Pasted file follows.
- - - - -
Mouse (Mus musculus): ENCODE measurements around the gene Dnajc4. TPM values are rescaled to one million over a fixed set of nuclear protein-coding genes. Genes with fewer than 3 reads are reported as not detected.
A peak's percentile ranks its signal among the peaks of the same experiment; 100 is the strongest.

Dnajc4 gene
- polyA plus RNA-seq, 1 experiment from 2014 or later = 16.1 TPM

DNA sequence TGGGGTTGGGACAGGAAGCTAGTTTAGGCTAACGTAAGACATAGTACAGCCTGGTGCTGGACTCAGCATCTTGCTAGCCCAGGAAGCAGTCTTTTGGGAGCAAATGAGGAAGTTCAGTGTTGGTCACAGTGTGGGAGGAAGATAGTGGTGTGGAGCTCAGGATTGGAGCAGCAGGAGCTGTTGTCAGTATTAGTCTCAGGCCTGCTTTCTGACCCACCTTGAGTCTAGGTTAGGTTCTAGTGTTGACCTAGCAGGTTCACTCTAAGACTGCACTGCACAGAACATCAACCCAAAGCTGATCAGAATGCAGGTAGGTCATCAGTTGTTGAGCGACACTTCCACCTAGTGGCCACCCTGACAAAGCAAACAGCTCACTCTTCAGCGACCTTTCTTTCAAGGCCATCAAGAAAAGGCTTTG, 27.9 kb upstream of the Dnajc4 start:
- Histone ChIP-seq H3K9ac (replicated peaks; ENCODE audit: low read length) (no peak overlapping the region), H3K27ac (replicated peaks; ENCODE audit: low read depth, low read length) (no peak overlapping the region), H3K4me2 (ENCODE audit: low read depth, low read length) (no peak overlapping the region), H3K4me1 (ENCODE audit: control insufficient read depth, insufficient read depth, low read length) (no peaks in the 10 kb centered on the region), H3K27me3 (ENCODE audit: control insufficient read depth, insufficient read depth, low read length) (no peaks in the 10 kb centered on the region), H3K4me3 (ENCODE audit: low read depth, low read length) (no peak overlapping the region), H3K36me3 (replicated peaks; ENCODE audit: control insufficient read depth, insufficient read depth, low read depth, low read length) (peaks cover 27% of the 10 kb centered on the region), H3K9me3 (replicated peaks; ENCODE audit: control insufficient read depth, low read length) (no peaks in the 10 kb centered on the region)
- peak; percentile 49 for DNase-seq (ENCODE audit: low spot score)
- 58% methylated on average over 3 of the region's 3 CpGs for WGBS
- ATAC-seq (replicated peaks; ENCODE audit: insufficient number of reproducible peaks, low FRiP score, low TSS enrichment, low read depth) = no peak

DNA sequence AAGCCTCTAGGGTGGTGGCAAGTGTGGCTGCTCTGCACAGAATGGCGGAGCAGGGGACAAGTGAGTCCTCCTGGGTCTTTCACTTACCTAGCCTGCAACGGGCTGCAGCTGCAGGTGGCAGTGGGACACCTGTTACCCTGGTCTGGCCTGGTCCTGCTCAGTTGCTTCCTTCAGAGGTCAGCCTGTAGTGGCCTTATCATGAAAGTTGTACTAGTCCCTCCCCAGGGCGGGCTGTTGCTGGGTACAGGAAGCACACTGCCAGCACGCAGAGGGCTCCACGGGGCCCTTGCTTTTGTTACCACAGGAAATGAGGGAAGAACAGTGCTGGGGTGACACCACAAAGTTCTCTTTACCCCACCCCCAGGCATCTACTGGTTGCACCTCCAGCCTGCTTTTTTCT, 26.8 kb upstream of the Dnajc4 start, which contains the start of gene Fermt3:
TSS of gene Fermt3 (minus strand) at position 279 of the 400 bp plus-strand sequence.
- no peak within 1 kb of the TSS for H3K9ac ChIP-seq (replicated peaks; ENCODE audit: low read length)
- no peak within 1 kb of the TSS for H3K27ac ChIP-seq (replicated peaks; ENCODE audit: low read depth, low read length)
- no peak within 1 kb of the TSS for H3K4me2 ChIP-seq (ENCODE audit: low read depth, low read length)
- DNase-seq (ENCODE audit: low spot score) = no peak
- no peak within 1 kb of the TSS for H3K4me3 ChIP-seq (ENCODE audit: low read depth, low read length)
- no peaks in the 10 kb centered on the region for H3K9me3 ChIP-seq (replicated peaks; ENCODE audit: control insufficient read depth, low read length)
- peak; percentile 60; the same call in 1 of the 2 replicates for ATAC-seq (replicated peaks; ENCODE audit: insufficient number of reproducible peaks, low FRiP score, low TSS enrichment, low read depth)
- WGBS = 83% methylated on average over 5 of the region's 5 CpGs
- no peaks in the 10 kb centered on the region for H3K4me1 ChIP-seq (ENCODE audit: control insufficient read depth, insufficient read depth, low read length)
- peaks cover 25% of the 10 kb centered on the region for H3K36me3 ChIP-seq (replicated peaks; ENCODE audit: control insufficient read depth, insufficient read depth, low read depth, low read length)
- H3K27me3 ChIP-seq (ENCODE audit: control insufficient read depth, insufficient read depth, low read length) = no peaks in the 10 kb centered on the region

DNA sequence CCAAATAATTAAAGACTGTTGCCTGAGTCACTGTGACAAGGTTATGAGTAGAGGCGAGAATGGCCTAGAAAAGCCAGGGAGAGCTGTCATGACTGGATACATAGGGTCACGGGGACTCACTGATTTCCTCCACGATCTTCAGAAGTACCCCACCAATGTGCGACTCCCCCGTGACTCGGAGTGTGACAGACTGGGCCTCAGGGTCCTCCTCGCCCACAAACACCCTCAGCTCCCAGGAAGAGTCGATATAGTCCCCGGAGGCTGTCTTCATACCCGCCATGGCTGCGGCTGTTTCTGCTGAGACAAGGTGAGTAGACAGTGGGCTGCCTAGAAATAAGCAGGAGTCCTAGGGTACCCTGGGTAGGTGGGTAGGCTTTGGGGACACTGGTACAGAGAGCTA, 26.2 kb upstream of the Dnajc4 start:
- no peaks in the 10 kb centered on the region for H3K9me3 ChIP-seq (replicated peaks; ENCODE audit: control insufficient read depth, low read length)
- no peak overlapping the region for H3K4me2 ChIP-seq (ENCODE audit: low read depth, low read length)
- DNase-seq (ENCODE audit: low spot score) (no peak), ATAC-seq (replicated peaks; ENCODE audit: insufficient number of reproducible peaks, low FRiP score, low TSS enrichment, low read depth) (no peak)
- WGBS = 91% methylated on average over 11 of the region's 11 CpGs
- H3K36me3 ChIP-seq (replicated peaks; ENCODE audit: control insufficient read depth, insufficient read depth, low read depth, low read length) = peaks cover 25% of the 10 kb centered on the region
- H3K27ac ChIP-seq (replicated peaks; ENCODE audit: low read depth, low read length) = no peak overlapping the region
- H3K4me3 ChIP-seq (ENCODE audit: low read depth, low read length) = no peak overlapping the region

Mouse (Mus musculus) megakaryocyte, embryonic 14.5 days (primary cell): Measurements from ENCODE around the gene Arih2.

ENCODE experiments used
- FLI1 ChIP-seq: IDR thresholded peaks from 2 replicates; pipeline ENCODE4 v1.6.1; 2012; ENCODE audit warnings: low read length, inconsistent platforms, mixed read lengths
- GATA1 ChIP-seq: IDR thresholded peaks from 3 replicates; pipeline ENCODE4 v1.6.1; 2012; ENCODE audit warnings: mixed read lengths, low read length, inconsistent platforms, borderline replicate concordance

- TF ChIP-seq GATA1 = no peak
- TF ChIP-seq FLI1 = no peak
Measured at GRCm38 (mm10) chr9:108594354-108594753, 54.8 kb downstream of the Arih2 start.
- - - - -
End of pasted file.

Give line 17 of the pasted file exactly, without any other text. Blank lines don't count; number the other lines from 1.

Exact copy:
- no peaks in the 10 kb centered on the region for H3K9me3 ChIP-seq (replicated peaks; ENCODE audit: control insufficient read depth, low read length)